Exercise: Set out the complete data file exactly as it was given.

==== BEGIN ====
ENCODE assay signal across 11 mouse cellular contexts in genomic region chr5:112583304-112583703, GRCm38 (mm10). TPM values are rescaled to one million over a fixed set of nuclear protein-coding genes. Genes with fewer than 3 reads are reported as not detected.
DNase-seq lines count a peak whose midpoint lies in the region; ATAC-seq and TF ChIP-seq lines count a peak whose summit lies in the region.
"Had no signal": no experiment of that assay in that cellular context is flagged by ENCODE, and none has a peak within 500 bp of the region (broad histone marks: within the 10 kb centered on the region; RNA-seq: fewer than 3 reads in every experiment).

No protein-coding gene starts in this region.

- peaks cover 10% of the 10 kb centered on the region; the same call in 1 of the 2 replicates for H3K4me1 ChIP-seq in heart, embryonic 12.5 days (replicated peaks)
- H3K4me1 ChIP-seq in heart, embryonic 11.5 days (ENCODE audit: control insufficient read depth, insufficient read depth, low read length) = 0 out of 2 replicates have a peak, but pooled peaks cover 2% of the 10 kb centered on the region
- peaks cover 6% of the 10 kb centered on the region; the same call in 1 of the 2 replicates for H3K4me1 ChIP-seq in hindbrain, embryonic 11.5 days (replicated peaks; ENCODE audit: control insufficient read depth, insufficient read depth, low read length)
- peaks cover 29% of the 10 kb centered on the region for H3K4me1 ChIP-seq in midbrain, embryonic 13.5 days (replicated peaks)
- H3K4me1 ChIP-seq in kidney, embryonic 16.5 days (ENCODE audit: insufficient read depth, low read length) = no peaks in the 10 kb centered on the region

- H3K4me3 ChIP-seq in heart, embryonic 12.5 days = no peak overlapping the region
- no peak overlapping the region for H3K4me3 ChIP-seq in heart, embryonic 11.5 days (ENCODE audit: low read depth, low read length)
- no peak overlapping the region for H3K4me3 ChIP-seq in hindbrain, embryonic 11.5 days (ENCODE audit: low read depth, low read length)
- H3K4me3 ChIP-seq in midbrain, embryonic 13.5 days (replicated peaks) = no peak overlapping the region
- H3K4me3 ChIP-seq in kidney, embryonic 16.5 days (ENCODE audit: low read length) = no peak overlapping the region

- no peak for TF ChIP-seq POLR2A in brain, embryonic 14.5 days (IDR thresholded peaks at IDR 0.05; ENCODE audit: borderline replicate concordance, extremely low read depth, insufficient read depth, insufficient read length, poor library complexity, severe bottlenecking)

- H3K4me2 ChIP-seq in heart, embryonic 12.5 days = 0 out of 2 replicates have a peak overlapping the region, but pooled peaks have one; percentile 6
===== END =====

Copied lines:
ENCODE assay signal across 11 mouse cellular contexts in genomic region chr5:112583304-112583703, GRCm38 (mm10). TPM values are rescaled to one million over a fixed set of nuclear protein-coding genes. Genes with fewer than 3 reads are reported as not detected.
DNase-seq lines count a peak whose midpoint lies in the region; ATAC-seq and TF ChIP-seq lines count a peak whose summit lies in the region.
"Had no signal": no experiment of that assay in that cellular context is flagged by ENCODE, and none has a peak within 500 bp of the region (broad histone marks: within the 10 kb centered on the region; RNA-seq: fewer than 3 reads in every experiment).

No protein-coding gene starts in this region.

- peaks cover 10% of the 10 kb centered on the region; the same call in 1 of the 2 replicates for H3K4me1 ChIP-seq in heart, embryonic 12.5 days (replicated peaks)
- H3K4me1 ChIP-seq in heart, embryonic 11.5 days (ENCODE audit: control insufficient read depth, insufficient read depth, low read length) = 0 out of 2 replicates have a peak, but pooled peaks cover 2% of the 10 kb centered on the region
- peaks cover 6% of the 10 kb centered on the region; the same call in 1 of the 2 replicates for H3K4me1 ChIP-seq in hindbrain, embryonic 11.5 days (replicated peaks; ENCODE audit: control insufficient read depth, insufficient read depth, low read length)
- peaks cover 29% of the 10 kb centered on the region for H3K4me1 ChIP-seq in midbrain, embryonic 13.5 days (replicated peaks)
- H3K4me1 ChIP-seq in kidney, embryonic 16.5 days (ENCODE audit: insufficient read depth, low read length) = no peaks in the 10 kb centered on the region

- H3K4me3 ChIP-seq in heart, embryonic 12.5 days = no peak overlapping the region
- no peak overlapping the region for H3K4me3 ChIP-seq in heart, embryonic 11.5 days (ENCODE audit: low read depth, low read length)
- no peak overlapping the region for H3K4me3 ChIP-seq in hindbrain, embryonic 11.5 days (ENCODE audit: low read depth, low read length)
- H3K4me3 ChIP-seq in midbrain, embryonic 13.5 days (replicated peaks) = no peak overlapping the region
- H3K4me3 ChIP-seq in kidney, embryonic 16.5 days (ENCODE audit: low read length) = no peak overlapping the region

- no peak for TF ChIP-seq POLR2A in brain, embryonic 14.5 days (IDR thresholded peaks at IDR 0.05; ENCODE audit: borderline replicate concordance, extremely low read depth, insufficient read depth, insufficient read length, poor library complexity, severe bottlenecking)

- H3K4me2 ChIP-seq in heart, embryonic 12.5 days = 0 out of 2 replicates have a peak overlapping the region, but pooled peaks have one; percentile 6